Join The Conversation With Mishpacha's Weekly Newsletter



Last Melody

As told to Machla Abramovitz by Bracha Silver

The ICU usually allows two visitors at a time. This time was different — as it had been other times during the last three months of Avi’s life. In addition to nurses and family, the Who’s Who of the frum music scene squeezed into the room.

Tuesday, February 03, 2015

SingerShlomoKatz had flown in from Israel and was making music along withShlomoReichman,GabiShull, Yummy Schachter,AbieRotenberg, and others. Accompanied by guitars and keyboards, their sweet, heartfelt voices rang out. The nurses didn’t understand the meaning of the Hebrew words being sung, but that didn’t matter. With hands clasped, they swayed to the harmonious rhythms and melodious beats. “Avi, open your eyes,” I whispered to my son as he lay attached to his lifeline — the respirator that was helping him breathe. “Look who’s here,ShlomoKatz. He flew in from Israel. He’s standing right next to you. Avi, please open your eyes.” Avi had been slipping in and out of consciousness for the last few days. He couldn’t open his eyes. Still, he understood. I knew that because the monitor showed his heart rate going up — he was excited. As we swayed to the music, we felt Hashem’s presence pervading the room. And this wasn’t the first time: this happened often in the ICU with Avi. I was happy for Avi. I was also happy for myself. Only a few days earlier, the ICU’s head physician had instructed the nurse not to resuscitate Avi should he stop breathing on his own. He did this against my express wishes. “Bracha, why do this to yourself?” he told me. “He’s going to die anyway.” But how could I deprive my son of a single moment of life? Had we not slapped the hospital with a rabbinic and legal order, Avi might not have been there with us that day, getting excited by the music. During the final months of Avi’s life, I encountered acts of unbelievable kindness from staff and strangers, as well as heartbreaking coldness and cowardice. In caring for Avi and advocating for his right to live, I found my voice as I had never found it before. It is a respectful voice, filled with conviction, determination, confidence — and gratitude to G-d.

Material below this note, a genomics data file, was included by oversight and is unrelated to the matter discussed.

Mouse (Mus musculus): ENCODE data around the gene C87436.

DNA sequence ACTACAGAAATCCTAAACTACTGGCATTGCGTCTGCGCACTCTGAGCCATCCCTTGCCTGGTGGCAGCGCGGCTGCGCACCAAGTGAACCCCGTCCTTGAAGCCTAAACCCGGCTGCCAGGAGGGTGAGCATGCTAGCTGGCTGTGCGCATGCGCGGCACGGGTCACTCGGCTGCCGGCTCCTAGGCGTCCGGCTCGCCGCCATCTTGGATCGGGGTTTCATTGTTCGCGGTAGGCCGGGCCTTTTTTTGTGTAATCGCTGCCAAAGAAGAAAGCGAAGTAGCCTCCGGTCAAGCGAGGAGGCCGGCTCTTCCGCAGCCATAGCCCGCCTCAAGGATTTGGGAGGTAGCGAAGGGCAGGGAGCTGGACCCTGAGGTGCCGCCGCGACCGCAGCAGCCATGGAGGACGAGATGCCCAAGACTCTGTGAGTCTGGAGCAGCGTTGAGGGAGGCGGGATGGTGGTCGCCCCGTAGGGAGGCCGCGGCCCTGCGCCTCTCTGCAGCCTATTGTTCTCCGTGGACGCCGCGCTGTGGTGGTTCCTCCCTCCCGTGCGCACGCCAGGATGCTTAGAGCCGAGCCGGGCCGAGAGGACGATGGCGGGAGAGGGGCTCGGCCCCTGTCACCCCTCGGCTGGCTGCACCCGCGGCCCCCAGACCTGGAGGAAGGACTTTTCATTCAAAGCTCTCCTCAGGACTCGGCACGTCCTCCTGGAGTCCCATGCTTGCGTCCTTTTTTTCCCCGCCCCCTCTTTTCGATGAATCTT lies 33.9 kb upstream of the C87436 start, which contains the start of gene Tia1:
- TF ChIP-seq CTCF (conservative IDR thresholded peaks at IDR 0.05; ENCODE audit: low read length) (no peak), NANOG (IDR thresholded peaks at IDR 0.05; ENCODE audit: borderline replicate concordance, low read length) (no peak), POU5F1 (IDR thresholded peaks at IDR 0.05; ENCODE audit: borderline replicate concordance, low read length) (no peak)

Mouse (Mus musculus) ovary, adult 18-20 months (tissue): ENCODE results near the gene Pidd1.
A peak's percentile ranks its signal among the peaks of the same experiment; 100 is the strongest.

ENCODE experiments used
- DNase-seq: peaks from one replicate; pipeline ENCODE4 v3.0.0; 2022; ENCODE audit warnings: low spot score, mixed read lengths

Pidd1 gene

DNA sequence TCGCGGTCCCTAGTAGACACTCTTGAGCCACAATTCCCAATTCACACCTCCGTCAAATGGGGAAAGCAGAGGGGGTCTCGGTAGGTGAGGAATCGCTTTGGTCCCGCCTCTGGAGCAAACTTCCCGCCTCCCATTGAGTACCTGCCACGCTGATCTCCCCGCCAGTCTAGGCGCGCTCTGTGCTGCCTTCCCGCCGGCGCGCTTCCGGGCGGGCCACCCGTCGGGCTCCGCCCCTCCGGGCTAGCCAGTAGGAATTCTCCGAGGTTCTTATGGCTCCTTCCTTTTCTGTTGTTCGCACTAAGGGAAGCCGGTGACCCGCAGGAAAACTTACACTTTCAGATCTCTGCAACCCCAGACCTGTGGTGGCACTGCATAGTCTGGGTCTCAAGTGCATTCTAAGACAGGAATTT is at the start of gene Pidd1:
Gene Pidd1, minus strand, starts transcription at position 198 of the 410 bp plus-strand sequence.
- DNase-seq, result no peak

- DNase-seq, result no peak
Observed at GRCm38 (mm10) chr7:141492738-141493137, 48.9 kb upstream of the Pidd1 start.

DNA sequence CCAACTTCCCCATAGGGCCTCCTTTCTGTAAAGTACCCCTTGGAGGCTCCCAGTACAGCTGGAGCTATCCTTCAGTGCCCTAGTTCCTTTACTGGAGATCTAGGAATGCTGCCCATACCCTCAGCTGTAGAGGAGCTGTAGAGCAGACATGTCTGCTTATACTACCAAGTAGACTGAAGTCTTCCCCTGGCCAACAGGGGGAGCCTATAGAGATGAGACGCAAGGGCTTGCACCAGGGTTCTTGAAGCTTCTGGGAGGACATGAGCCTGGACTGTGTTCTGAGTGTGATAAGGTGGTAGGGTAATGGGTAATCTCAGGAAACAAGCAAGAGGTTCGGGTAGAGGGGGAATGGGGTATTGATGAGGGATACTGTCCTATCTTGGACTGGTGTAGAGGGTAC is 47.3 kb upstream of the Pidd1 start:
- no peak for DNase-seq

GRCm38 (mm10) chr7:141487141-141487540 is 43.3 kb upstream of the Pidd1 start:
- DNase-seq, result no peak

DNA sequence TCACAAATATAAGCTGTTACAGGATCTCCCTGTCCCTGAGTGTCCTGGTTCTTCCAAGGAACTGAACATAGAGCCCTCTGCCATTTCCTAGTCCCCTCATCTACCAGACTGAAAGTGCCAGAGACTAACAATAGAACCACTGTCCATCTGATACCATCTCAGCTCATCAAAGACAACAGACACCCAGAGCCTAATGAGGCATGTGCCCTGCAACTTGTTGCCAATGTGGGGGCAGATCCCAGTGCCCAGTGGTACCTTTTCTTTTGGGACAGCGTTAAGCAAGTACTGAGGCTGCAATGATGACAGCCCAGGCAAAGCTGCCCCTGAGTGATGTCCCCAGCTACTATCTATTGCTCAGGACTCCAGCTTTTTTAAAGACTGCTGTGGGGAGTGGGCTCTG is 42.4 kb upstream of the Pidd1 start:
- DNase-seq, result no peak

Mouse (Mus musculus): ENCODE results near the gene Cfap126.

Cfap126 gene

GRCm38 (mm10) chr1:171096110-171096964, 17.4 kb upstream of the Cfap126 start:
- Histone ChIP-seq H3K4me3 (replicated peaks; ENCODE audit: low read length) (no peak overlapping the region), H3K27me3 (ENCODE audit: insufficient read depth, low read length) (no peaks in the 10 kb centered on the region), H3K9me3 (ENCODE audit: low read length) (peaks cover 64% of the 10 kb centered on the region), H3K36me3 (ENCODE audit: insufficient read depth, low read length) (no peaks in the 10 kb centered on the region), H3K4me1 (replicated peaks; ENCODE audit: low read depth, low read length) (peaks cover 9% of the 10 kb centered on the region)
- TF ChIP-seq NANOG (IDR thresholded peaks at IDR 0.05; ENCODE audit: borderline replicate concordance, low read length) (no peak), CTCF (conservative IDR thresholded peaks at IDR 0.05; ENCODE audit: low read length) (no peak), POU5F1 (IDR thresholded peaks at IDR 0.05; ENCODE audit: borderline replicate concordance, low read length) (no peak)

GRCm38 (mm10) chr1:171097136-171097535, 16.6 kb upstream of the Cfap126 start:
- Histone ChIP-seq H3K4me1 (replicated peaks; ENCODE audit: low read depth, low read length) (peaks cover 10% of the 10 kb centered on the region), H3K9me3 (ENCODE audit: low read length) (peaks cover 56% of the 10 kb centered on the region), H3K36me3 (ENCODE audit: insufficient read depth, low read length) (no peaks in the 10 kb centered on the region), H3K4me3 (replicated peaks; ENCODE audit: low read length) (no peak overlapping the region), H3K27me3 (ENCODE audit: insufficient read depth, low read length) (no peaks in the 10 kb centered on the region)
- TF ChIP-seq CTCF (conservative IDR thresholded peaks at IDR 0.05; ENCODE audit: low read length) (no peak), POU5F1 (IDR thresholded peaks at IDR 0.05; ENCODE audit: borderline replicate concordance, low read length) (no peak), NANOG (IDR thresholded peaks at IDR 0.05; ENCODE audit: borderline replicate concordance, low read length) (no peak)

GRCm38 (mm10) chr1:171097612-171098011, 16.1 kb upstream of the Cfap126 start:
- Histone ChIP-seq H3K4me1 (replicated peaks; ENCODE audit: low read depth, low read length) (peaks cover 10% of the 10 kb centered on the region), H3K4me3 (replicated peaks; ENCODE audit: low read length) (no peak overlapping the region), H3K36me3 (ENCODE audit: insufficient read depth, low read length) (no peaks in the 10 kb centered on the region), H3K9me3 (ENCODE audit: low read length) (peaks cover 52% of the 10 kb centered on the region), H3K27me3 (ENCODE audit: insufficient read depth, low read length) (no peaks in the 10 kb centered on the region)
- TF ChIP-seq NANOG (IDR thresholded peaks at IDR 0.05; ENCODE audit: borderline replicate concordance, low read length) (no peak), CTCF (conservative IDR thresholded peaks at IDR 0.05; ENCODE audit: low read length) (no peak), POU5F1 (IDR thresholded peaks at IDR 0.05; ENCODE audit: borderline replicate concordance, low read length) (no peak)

To read the rest of this story, please buy this issue of Mishpacha or sign up for a weekly subscription

Share this page with a friend. Fill in the information below, and we'll email your friend a link to this page on your behalf.

Your name
Your email address
You friend's name
Your friend's email address
Please type the characters you see in the image into the box provided.
CAPTCHA
Message


 
Top-Down Theory
Shoshana Friedman Our true currency, the accomplishments we value most
Strive for What Binds Us
Yonoson Rosenblum The chareidi community represents something of an oasis
Embracing Victimhood
Eytan Kobre Combating the allure of victimhood
The Kids Are Going to Camp, the Parents Are Going Broke
Miriam Klein Adelman Mindy has to feel good; it doesn’t matter that I feel ba...
Work/Life Solutions with Carlos Wigle
Moe Mernick “Rejection is Hashem’s protection” 
How to Create a Simple 900-Page Novel
Rabbi Emanuel Feldman All of us can reset the titles of our own lives
Stand There or Do Something
Baruch S. Fertel, MD, MPA, FACEP It’s called collaborative care, and it works miracles
I'm Here — Are You Ready?
Riki Goldstein Upbeat and catchy, but still makes listeners think
Back in Time
Riki Goldstein "I wish I could recapture that excitement"
Mixed Messages
Riki Goldstein The unsung craftsmen who give albums their special touch
Go in Peace
Faigy Peritzman Inner peace makes us vessels for blessing
All Work and No Play
Sarah Chana Radcliffe A life only about doing your duties loses all its color
Dying to Believe
With Rav Moshe Wolfson, written by Baila Vorhand Emunah peshutah is the force behind Jewish continuity